About nine years.
At what point did you become confident in your ability to make people laugh?
There’s varied levels of confidence that come with the experience of just doing it so I may have been confident in it three or four years in but not confident enough to headline a show. Or I might’ve been confident a couple years ago but not confident enough to just book a show in the city and know that people would show up. So it’s constantly getting to different levels… Like now I feel better on stage now than I did three months ago just because over the past couple months I’ve been headlining more and doing long shows back to back. You ask me the same thing three years from now I’ll be better but I’ll still want to get better.
It’s interesting to see someone who was in a great position like being on the 30 Rock writing team give it up and just say “Well, I’ll going to focus on stand-up.” Do you ever have second thoughts?
Nah, they [30 Rock’s writing team] haven’t even started back workin’ yet and also I’m not even certain they would’ve had me back –that’s not guaranteed— I just quit! So maybe they were going to fire me and I beat them to it, I don’t know. But I know what I want to do with stand-up so it’s the right move.
Let’s talk about your comedy style. The word “refreshing” is often used when people talk about you and your comedy. Why don’t you do the classic “black people do it like this but white people do it like this” comedy?
I just do what I enjoy talkin’ about and what’s fun to me. It’s not deliberate, it’s just what I like talkin’ about. Whether it’s talkin’ about rappers, phrases, women, talkin’ about poop…
Yeah, poop jokes. I noticed that you have a pretty good repertoire of poop jokes—
Not really, I got one now where I talk about how much I really want to do poop jokes, so it’s a poop joke about wantin’ to do poop jokes because I really do want to do more.
What’s holding you back?
I don’t know, man… I don’t know how many poop jokes you can do in a set before people get upset. But maybe further on down the line that can be a special side act that I do if I get big enough then I can finally have this huge crowd coming out then that can be a side project— “The Poop Joke Comedian.”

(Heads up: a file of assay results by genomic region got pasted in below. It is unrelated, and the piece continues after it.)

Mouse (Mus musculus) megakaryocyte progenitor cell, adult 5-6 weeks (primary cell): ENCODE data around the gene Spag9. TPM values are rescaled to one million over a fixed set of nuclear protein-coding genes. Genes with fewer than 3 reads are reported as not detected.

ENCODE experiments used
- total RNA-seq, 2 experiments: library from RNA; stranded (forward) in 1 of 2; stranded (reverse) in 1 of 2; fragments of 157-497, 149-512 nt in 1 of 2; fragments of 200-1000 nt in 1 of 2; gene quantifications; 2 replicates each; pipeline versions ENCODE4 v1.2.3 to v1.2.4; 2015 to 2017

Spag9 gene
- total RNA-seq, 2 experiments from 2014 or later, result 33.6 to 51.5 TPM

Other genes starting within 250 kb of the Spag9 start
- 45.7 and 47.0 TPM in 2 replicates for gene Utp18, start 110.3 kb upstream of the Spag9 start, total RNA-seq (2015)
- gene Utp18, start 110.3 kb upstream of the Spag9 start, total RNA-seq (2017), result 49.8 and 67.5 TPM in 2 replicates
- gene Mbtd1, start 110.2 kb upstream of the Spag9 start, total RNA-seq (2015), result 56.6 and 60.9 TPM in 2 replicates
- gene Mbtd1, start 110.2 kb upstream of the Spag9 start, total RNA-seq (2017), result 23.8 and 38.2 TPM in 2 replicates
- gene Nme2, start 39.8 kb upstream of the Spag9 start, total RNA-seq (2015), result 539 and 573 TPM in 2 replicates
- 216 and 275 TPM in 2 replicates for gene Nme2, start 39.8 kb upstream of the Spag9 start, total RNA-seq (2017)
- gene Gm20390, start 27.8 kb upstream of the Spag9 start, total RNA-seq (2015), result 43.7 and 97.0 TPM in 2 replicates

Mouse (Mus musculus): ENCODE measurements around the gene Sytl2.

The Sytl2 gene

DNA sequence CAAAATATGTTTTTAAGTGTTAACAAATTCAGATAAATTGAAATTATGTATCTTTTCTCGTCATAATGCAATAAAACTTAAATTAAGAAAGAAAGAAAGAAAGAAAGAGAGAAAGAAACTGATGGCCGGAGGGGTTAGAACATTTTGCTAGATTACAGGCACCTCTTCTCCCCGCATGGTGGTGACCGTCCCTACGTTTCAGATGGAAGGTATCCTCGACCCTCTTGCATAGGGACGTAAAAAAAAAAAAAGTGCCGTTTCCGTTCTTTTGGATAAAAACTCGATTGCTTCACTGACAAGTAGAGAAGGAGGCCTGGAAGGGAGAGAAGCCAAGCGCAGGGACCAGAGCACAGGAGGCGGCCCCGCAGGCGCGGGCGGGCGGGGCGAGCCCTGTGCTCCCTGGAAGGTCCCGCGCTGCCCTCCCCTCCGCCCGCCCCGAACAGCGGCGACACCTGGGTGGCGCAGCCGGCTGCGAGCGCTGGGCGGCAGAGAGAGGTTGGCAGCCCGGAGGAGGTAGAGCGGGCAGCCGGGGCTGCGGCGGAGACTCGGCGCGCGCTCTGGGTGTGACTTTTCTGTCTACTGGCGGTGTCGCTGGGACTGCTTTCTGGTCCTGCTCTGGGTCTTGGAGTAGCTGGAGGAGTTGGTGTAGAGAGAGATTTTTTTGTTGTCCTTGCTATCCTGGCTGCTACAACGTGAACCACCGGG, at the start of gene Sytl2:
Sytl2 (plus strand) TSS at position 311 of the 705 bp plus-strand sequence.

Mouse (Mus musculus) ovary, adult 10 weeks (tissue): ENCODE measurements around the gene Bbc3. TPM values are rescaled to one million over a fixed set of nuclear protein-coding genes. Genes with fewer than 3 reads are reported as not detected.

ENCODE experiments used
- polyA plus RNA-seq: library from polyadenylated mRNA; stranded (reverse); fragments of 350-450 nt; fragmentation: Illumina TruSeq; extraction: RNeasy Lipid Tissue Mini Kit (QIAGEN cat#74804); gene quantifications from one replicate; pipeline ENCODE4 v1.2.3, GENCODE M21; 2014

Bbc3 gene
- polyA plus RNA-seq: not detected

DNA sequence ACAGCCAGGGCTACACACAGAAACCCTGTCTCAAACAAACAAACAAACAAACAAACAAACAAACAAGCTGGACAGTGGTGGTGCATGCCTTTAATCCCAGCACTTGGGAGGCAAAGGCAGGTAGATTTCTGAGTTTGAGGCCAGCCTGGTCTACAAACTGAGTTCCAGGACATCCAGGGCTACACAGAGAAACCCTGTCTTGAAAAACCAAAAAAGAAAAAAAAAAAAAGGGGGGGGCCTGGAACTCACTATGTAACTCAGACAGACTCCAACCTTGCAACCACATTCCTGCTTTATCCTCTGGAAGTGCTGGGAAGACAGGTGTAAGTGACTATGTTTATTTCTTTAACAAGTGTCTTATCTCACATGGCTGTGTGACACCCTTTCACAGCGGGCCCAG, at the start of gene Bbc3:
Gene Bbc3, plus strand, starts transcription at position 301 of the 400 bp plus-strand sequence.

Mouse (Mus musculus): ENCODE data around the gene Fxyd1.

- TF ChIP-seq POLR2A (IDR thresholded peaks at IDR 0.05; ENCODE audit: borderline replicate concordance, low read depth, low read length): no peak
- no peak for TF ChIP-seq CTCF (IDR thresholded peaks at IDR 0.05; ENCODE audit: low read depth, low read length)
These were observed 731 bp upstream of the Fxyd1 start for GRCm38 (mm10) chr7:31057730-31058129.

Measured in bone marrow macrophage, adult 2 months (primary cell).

“The Poop Joke Comedian” kinda works.
“Sh*ts ‘n’ Giggles” could be the name of the album. You do this weekly show in Williamsburg, Brooklyn and it’s a great platform for established comedians to test out material and for a lot of up-and-comers to get some shine, what made you want to do it and how’d it come about?
I started doing the show ‘cause I did opening night at The Knitting Factory [in Brooklyn] in September ’09 and I opened up for the band Les Savy Fav then they asked me if I wanted to host a comedy night there and I said yeah, let’s do it on Sunday because that was my off night at the time for SNL so we started doing it and it’s also two blocks away from my house so that appeals to my laziness. I just kept doing it and I thought it was nice for me to just have somewhere that was easy to get to try new material and a place people want to see me instead of promoting other stuff. It’s like yo, I got this every Sunday. So I just host it and have people on and have a lot of fun doing it.
People like Aziz Ansari and Neal Brennan often pop-up at the show, as far as the more established people who come through does that happen pretty organically? Like, “I want to test out some material let’s go to Hannibal’s show.”
Aziz and Neal are friends of mine and they want to try out stuff and do shows. Neal is just starting really to get heavy into stand-up performing really often over the past couple of years. [So] cats wanna come through and try out stuff, it’s a good crowd and it’s always a good audience so that’s all a comedian really wants in New York anybody, [to just] go in front of a good crowd no matter where it’s at.
Once or twice I’ve seen people get heckled, in your experience how do you deal with unruly audience members?
When somebody’s hecklin’ you just take a moment and just handle it and say something because 99.9% of the time I’m better at comedy than they are—way better at it. Plus I have a microphone, I’m louder than them and I’m on stage and the crowd didn’t come to see them. So it’s usually pretty easy to say something back that’ll turn the crowd on them. If someone’s being continually disruptive and they’re kinda messing up the show it’s easy to turn the crowd on ‘em like “the crowd didn’t come to you! Blah, blah, blah!” And everybody’s like “Ahhh!” It’s an easy trick so it’s different ways… Some people don’t even engage them. When people are talkin’ and Louis C. K.’s performing—like I don’t know about hecklers but if somebody’s just chatting in the crowd he’ll just say “Can you stop talking? ‘Cause I’m also talking, so you’re distracting me. Please stop” [Laughs.] That’s it! He just wants to do his bit. Really if he’s working on material for a new set dealing with a heckler doesn’t help that. I mean you get big laughs out the crowd because it’s in the moment—